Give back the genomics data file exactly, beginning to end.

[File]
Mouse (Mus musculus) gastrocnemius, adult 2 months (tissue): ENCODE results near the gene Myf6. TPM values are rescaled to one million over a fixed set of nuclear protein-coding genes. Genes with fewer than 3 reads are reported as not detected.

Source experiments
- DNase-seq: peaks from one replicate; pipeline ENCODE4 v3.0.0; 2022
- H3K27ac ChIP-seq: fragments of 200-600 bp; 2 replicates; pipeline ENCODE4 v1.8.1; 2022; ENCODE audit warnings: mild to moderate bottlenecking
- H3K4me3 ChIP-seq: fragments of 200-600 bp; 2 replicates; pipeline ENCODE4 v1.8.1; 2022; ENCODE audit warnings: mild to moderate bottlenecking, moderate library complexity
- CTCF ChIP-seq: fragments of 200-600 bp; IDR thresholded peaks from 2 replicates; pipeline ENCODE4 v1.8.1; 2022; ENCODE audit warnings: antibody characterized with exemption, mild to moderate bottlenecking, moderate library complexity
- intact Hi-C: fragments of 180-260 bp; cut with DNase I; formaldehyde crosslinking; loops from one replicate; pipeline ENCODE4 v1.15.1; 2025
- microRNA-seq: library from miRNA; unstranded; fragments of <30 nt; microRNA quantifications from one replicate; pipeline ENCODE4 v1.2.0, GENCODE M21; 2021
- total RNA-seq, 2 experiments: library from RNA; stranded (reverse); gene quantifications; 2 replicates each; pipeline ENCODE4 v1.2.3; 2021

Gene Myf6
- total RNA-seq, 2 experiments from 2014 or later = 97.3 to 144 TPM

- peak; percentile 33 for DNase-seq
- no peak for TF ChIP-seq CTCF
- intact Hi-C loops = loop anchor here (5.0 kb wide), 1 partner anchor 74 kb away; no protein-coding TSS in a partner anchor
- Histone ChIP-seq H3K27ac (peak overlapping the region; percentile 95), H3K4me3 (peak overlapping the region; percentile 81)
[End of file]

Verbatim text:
Mouse (Mus musculus) gastrocnemius, adult 2 months (tissue): ENCODE results near the gene Myf6. TPM values are rescaled to one million over a fixed set of nuclear protein-coding genes. Genes with fewer than 3 reads are reported as not detected.

Source experiments
- DNase-seq: peaks from one replicate; pipeline ENCODE4 v3.0.0; 2022
- H3K27ac ChIP-seq: fragments of 200-600 bp; 2 replicates; pipeline ENCODE4 v1.8.1; 2022; ENCODE audit warnings: mild to moderate bottlenecking
- H3K4me3 ChIP-seq: fragments of 200-600 bp; 2 replicates; pipeline ENCODE4 v1.8.1; 2022; ENCODE audit warnings: mild to moderate bottlenecking, moderate library complexity
- CTCF ChIP-seq: fragments of 200-600 bp; IDR thresholded peaks from 2 replicates; pipeline ENCODE4 v1.8.1; 2022; ENCODE audit warnings: antibody characterized with exemption, mild to moderate bottlenecking, moderate library complexity
- intact Hi-C: fragments of 180-260 bp; cut with DNase I; formaldehyde crosslinking; loops from one replicate; pipeline ENCODE4 v1.15.1; 2025
- microRNA-seq: library from miRNA; unstranded; fragments of <30 nt; microRNA quantifications from one replicate; pipeline ENCODE4 v1.2.0, GENCODE M21; 2021
- total RNA-seq, 2 experiments: library from RNA; stranded (reverse); gene quantifications; 2 replicates each; pipeline ENCODE4 v1.2.3; 2021

Gene Myf6
- total RNA-seq, 2 experiments from 2014 or later = 97.3 to 144 TPM

- peak; percentile 33 for DNase-seq
- no peak for TF ChIP-seq CTCF
- intact Hi-C loops = loop anchor here (5.0 kb wide), 1 partner anchor 74 kb away; no protein-coding TSS in a partner anchor
- Histone ChIP-seq H3K27ac (peak overlapping the region; percentile 95), H3K4me3 (peak overlapping the region; percentile 81)